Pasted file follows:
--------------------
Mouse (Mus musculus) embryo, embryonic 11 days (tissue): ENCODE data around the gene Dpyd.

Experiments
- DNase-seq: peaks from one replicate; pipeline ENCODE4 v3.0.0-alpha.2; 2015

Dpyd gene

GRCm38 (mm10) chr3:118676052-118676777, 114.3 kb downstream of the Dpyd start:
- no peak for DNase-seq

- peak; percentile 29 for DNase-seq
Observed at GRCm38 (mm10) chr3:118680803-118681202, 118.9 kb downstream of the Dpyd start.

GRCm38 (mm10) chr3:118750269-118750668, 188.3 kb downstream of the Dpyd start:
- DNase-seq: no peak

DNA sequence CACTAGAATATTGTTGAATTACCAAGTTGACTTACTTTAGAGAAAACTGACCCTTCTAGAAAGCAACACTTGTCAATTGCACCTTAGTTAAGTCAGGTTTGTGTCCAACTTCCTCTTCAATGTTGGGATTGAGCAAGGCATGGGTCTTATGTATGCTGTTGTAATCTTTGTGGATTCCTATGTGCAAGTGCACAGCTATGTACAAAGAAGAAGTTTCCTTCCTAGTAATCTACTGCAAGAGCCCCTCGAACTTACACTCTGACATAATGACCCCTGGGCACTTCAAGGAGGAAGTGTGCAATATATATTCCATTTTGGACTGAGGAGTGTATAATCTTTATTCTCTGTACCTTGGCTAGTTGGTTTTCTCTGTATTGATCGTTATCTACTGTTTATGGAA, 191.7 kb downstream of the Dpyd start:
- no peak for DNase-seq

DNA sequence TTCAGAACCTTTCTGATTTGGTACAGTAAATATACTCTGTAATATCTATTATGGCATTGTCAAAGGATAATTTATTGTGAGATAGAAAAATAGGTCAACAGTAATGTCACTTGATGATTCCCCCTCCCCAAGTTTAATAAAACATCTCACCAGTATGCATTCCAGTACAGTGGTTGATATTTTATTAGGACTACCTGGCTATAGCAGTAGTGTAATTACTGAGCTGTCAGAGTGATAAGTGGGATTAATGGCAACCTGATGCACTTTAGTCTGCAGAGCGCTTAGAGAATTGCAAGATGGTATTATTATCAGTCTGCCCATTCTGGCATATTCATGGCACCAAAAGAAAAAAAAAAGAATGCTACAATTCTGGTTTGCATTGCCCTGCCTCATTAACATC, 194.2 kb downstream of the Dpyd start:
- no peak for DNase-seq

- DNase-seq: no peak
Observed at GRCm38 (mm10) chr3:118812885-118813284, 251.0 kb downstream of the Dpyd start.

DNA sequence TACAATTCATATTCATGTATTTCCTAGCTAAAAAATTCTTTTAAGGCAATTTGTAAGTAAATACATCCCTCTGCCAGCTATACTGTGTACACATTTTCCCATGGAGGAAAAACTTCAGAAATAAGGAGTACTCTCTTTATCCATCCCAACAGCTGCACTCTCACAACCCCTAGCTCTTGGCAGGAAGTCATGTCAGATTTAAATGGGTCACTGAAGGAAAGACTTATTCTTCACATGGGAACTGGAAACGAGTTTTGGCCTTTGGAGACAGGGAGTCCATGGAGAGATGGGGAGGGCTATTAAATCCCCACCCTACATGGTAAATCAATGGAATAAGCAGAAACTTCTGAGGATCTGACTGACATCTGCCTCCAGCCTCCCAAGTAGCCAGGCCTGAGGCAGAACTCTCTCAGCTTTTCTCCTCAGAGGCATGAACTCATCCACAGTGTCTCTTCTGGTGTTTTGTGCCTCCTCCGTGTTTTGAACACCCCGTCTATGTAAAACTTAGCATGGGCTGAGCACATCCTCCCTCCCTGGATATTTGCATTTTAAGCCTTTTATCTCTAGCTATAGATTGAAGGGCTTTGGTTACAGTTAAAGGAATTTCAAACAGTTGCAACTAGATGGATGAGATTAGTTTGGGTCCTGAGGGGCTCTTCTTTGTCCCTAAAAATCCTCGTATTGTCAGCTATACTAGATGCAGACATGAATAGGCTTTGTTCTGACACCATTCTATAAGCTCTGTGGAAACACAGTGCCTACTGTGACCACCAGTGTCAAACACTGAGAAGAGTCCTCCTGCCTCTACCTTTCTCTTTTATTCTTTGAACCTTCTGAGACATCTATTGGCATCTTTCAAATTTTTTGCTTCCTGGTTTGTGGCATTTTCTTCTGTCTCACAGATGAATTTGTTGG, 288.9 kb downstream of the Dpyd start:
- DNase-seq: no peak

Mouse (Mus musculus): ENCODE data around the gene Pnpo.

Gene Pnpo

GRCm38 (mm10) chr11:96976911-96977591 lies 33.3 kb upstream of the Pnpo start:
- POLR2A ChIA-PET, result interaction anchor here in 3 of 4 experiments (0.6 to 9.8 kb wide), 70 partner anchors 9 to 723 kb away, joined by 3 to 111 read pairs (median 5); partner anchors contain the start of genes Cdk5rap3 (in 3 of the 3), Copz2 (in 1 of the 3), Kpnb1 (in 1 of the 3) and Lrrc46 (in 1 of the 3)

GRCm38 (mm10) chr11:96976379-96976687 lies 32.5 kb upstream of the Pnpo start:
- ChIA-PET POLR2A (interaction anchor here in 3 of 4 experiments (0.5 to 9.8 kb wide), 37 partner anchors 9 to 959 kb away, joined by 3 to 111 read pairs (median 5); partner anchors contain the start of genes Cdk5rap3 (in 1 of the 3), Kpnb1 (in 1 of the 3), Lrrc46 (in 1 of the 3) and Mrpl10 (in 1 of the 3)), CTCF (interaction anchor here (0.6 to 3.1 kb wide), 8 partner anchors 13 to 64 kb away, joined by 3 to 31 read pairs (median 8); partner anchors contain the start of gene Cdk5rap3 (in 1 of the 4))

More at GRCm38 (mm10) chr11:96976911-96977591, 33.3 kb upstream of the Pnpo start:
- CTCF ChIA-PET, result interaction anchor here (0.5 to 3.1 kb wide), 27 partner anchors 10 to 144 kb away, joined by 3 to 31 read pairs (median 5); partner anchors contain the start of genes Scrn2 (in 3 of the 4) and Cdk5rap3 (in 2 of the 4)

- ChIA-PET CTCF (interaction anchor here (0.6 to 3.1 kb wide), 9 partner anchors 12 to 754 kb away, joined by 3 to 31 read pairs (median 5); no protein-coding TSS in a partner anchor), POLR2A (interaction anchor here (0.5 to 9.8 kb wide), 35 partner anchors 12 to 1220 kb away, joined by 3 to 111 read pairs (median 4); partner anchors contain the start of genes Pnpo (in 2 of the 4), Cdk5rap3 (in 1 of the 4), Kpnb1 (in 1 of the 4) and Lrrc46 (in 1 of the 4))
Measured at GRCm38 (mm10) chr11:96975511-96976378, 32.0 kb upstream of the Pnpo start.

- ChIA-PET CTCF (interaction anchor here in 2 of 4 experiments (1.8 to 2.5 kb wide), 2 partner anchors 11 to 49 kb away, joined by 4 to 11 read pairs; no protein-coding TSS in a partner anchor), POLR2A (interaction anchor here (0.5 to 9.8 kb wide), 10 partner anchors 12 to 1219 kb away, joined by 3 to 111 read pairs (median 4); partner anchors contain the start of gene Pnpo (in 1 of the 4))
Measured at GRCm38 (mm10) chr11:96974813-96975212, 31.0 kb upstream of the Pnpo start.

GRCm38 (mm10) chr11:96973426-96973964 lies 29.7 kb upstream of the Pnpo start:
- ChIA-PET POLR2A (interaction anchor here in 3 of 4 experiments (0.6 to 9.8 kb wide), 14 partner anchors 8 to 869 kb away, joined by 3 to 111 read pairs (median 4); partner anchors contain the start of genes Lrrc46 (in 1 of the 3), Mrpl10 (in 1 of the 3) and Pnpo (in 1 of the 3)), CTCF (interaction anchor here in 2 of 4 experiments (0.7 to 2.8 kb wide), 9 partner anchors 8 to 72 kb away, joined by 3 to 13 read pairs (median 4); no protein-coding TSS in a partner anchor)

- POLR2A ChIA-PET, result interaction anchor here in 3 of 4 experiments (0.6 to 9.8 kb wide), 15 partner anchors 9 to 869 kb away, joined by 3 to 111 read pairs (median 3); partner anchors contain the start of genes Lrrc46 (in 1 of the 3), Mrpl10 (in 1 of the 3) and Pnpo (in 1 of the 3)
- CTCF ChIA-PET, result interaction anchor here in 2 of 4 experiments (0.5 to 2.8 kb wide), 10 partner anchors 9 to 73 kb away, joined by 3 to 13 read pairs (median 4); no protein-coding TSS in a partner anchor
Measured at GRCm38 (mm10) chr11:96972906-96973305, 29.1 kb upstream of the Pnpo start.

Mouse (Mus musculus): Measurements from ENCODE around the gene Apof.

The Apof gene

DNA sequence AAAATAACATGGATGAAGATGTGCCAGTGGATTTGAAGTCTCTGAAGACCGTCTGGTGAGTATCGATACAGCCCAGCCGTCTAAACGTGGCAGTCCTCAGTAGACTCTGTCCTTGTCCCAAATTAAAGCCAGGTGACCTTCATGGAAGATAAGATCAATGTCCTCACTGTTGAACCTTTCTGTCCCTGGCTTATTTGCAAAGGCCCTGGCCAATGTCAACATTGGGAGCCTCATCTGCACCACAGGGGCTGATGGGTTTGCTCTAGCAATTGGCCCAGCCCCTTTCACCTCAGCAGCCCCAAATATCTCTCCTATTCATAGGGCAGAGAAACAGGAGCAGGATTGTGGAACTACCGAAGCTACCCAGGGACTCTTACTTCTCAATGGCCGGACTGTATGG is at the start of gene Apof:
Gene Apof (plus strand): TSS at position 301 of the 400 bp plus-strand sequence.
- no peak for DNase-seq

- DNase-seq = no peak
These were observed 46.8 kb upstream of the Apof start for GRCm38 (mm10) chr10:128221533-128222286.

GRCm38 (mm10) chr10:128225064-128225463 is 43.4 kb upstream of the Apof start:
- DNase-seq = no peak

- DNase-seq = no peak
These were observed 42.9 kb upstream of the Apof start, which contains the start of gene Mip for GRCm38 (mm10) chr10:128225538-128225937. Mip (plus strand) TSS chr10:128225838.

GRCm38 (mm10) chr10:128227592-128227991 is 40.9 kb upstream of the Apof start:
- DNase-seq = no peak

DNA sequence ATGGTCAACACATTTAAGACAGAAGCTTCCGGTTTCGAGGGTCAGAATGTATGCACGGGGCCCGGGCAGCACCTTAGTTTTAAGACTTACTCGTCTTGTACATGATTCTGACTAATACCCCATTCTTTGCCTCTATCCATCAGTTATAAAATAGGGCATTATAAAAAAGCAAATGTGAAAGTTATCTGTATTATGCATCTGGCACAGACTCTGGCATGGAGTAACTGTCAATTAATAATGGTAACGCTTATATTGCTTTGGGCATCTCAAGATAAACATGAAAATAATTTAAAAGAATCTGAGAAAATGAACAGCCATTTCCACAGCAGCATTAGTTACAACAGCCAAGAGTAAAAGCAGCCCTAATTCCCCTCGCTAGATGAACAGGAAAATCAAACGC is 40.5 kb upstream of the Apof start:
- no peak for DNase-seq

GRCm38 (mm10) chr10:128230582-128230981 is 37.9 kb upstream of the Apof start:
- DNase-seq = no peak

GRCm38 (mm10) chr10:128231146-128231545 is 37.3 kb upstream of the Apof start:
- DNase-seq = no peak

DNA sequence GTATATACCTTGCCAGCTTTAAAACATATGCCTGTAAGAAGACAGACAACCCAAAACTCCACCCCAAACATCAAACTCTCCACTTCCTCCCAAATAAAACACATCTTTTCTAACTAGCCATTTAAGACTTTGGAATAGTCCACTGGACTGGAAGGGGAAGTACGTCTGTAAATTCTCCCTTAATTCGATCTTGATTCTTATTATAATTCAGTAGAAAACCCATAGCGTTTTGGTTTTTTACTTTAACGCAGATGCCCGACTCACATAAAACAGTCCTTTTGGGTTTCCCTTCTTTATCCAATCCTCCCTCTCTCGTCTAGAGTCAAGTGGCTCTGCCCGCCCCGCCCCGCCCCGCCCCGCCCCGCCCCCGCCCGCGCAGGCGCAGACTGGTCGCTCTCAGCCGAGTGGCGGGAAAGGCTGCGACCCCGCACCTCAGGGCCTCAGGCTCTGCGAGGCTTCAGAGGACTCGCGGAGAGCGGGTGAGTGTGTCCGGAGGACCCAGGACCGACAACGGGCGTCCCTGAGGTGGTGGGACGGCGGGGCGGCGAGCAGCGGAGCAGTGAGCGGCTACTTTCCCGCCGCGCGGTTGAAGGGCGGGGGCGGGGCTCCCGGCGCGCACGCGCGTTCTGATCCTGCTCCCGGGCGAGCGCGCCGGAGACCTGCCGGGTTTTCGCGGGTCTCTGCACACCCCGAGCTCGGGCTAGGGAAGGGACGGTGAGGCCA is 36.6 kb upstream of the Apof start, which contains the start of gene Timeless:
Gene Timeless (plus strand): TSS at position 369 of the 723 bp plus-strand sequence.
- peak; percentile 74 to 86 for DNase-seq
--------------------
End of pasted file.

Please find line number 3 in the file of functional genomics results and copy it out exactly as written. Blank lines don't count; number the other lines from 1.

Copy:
- DNase-seq: peaks from one replicate; pipeline ENCODE4 v3.0.0-alpha.2; 2015